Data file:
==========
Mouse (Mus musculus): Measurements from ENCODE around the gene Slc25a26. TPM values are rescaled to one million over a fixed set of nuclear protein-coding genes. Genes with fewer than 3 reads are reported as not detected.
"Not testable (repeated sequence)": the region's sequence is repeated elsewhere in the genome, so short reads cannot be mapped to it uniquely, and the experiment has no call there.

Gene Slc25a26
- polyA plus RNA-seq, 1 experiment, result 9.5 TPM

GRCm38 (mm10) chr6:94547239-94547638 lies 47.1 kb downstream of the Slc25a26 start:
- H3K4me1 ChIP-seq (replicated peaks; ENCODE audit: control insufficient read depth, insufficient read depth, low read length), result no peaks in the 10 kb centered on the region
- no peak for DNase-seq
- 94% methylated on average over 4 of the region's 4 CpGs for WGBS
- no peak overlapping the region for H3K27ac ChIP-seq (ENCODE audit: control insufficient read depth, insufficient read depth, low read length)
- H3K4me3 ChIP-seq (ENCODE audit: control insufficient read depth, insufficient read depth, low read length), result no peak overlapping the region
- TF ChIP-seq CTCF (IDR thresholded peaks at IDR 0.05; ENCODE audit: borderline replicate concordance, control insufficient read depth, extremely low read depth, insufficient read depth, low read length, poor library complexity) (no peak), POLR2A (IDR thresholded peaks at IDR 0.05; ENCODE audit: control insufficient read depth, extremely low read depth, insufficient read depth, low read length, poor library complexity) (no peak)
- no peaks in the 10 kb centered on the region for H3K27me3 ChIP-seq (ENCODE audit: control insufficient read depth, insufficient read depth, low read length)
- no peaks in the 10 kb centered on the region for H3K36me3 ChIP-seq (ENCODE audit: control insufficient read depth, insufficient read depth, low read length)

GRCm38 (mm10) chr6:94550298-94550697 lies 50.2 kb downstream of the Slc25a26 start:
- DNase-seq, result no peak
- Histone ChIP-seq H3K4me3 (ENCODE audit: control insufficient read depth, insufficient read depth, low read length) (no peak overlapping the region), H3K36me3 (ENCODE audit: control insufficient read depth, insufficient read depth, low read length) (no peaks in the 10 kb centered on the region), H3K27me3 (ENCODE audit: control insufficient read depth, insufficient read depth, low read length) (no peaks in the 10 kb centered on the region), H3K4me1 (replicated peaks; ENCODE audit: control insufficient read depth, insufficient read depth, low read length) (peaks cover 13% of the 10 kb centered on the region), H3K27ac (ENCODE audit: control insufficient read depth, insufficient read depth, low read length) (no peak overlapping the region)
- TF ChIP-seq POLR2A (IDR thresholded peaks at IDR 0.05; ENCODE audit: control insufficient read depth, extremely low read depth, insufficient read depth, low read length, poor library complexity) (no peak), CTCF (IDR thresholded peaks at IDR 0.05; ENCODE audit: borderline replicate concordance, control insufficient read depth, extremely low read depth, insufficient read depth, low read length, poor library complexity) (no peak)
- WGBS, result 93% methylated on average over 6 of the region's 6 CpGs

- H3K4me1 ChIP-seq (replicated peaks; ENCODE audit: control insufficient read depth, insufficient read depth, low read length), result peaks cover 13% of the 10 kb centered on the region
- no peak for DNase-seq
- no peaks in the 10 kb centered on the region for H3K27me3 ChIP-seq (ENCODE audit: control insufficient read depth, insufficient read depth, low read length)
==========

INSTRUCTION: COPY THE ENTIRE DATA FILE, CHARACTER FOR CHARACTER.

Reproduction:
Mouse (Mus musculus): Measurements from ENCODE around the gene Slc25a26. TPM values are rescaled to one million over a fixed set of nuclear protein-coding genes. Genes with fewer than 3 reads are reported as not detected.
"Not testable (repeated sequence)": the region's sequence is repeated elsewhere in the genome, so short reads cannot be mapped to it uniquely, and the experiment has no call there.

Gene Slc25a26
- polyA plus RNA-seq, 1 experiment, result 9.5 TPM

GRCm38 (mm10) chr6:94547239-94547638 lies 47.1 kb downstream of the Slc25a26 start:
- H3K4me1 ChIP-seq (replicated peaks; ENCODE audit: control insufficient read depth, insufficient read depth, low read length), result no peaks in the 10 kb centered on the region
- no peak for DNase-seq
- 94% methylated on average over 4 of the region's 4 CpGs for WGBS
- no peak overlapping the region for H3K27ac ChIP-seq (ENCODE audit: control insufficient read depth, insufficient read depth, low read length)
- H3K4me3 ChIP-seq (ENCODE audit: control insufficient read depth, insufficient read depth, low read length), result no peak overlapping the region
- TF ChIP-seq CTCF (IDR thresholded peaks at IDR 0.05; ENCODE audit: borderline replicate concordance, control insufficient read depth, extremely low read depth, insufficient read depth, low read length, poor library complexity) (no peak), POLR2A (IDR thresholded peaks at IDR 0.05; ENCODE audit: control insufficient read depth, extremely low read depth, insufficient read depth, low read length, poor library complexity) (no peak)
- no peaks in the 10 kb centered on the region for H3K27me3 ChIP-seq (ENCODE audit: control insufficient read depth, insufficient read depth, low read length)
- no peaks in the 10 kb centered on the region for H3K36me3 ChIP-seq (ENCODE audit: control insufficient read depth, insufficient read depth, low read length)

GRCm38 (mm10) chr6:94550298-94550697 lies 50.2 kb downstream of the Slc25a26 start:
- DNase-seq, result no peak
- Histone ChIP-seq H3K4me3 (ENCODE audit: control insufficient read depth, insufficient read depth, low read length) (no peak overlapping the region), H3K36me3 (ENCODE audit: control insufficient read depth, insufficient read depth, low read length) (no peaks in the 10 kb centered on the region), H3K27me3 (ENCODE audit: control insufficient read depth, insufficient read depth, low read length) (no peaks in the 10 kb centered on the region), H3K4me1 (replicated peaks; ENCODE audit: control insufficient read depth, insufficient read depth, low read length) (peaks cover 13% of the 10 kb centered on the region), H3K27ac (ENCODE audit: control insufficient read depth, insufficient read depth, low read length) (no peak overlapping the region)
- TF ChIP-seq POLR2A (IDR thresholded peaks at IDR 0.05; ENCODE audit: control insufficient read depth, extremely low read depth, insufficient read depth, low read length, poor library complexity) (no peak), CTCF (IDR thresholded peaks at IDR 0.05; ENCODE audit: borderline replicate concordance, control insufficient read depth, extremely low read depth, insufficient read depth, low read length, poor library complexity) (no peak)
- WGBS, result 93% methylated on average over 6 of the region's 6 CpGs

- H3K4me1 ChIP-seq (replicated peaks; ENCODE audit: control insufficient read depth, insufficient read depth, low read length), result peaks cover 13% of the 10 kb centered on the region
- no peak for DNase-seq
- no peaks in the 10 kb centered on the region for H3K27me3 ChIP-seq (ENCODE audit: control insufficient read depth, insufficient read depth, low read length)